Tokyo Electric Power Co. will build a new drainage channel at its crippled Fukushima No. 1 nuclear plant as part of efforts to prevent radioactive water from directly flowing into the Pacific when there is a storage tank spill, officials said.

The current channel drains into the sea outside the plant's man-made harbor, which is protected by breakwaters and its water has been partially enclosed to contain radioactive discharges. The new channel, to be completed by the end of March, will drain into the harbor, Tepco said Monday.

Tepco decided on the move after 300 tons of highly radioactive water leaked in August from one of the tanks, some of which is believed to have flowed into the Pacific via the drainage channels.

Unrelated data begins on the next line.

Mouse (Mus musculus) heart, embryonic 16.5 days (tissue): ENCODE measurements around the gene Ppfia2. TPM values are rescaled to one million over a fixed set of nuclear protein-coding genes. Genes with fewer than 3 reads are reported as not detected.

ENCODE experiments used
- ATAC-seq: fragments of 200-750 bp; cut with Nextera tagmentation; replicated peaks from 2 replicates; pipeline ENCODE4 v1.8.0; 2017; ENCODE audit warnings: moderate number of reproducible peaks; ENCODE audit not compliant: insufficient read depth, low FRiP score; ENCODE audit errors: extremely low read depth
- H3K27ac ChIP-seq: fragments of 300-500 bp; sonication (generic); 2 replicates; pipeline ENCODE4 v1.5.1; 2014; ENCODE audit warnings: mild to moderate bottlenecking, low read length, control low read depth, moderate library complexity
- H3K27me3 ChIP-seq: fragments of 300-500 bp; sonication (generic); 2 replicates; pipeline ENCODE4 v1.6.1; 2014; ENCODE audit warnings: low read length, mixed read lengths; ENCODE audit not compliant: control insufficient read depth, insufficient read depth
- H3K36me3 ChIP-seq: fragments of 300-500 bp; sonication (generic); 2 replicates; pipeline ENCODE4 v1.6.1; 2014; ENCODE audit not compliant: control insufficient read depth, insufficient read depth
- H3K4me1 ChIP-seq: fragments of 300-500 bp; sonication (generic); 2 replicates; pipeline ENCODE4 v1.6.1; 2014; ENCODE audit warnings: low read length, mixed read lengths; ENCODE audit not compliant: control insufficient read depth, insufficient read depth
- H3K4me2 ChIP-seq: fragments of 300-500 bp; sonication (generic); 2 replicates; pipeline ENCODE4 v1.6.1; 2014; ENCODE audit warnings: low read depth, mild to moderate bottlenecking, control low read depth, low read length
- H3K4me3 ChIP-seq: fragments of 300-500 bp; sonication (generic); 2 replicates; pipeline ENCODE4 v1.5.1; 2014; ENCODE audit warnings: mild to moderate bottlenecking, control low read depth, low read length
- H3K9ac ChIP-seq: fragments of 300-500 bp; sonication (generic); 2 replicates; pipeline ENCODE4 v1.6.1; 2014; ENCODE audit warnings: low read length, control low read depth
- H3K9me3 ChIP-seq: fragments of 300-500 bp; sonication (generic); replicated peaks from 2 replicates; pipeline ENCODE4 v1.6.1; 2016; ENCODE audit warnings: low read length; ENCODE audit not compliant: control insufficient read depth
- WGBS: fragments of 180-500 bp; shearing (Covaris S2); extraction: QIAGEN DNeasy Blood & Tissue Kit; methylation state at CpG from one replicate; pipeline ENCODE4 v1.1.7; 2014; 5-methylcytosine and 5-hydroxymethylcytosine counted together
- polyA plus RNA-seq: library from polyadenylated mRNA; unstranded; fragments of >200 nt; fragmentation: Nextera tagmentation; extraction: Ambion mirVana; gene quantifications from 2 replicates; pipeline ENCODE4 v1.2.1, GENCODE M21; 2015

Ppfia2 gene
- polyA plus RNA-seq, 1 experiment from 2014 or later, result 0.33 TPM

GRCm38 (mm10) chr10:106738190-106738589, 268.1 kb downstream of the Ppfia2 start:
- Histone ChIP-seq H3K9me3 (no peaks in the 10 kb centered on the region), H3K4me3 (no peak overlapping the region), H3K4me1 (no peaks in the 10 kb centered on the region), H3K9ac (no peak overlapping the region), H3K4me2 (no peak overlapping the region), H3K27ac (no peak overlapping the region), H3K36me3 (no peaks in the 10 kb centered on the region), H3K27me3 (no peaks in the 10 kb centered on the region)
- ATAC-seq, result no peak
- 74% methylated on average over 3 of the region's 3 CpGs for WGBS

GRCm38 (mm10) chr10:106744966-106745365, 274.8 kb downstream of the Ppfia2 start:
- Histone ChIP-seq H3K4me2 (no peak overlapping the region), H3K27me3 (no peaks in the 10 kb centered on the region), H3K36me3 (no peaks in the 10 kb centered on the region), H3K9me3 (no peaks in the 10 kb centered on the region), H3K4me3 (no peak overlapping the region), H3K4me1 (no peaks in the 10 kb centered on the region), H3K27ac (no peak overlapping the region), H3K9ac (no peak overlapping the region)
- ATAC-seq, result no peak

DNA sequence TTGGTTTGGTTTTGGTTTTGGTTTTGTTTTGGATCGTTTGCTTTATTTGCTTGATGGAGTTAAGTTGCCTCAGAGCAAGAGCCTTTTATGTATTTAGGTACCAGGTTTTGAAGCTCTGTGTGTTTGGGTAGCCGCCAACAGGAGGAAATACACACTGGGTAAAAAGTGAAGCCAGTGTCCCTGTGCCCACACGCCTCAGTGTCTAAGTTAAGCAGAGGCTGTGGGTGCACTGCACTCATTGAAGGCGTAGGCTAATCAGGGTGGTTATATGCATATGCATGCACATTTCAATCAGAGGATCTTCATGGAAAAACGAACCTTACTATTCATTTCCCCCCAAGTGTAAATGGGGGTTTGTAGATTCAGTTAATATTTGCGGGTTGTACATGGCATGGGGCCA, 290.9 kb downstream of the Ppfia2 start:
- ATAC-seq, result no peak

Under the plan, workers will build a new ditch that diverts from a main one that currently empties directly into the ocean. When there is a spill, Tepco will dam the existing ditch so the toxic water will flow instead into the harbor.

At the Fukushima plant, hundreds of tanks have been set up to store radioactive water created as a result of continuing water injections into the three crippled reactors that suffered meltdowns during the 2011 nuclear crisis.

It is also believed, however, that some 400 tons of radioactive groundwater is flowing into the sea daily after passing under the stricken reactor buildings.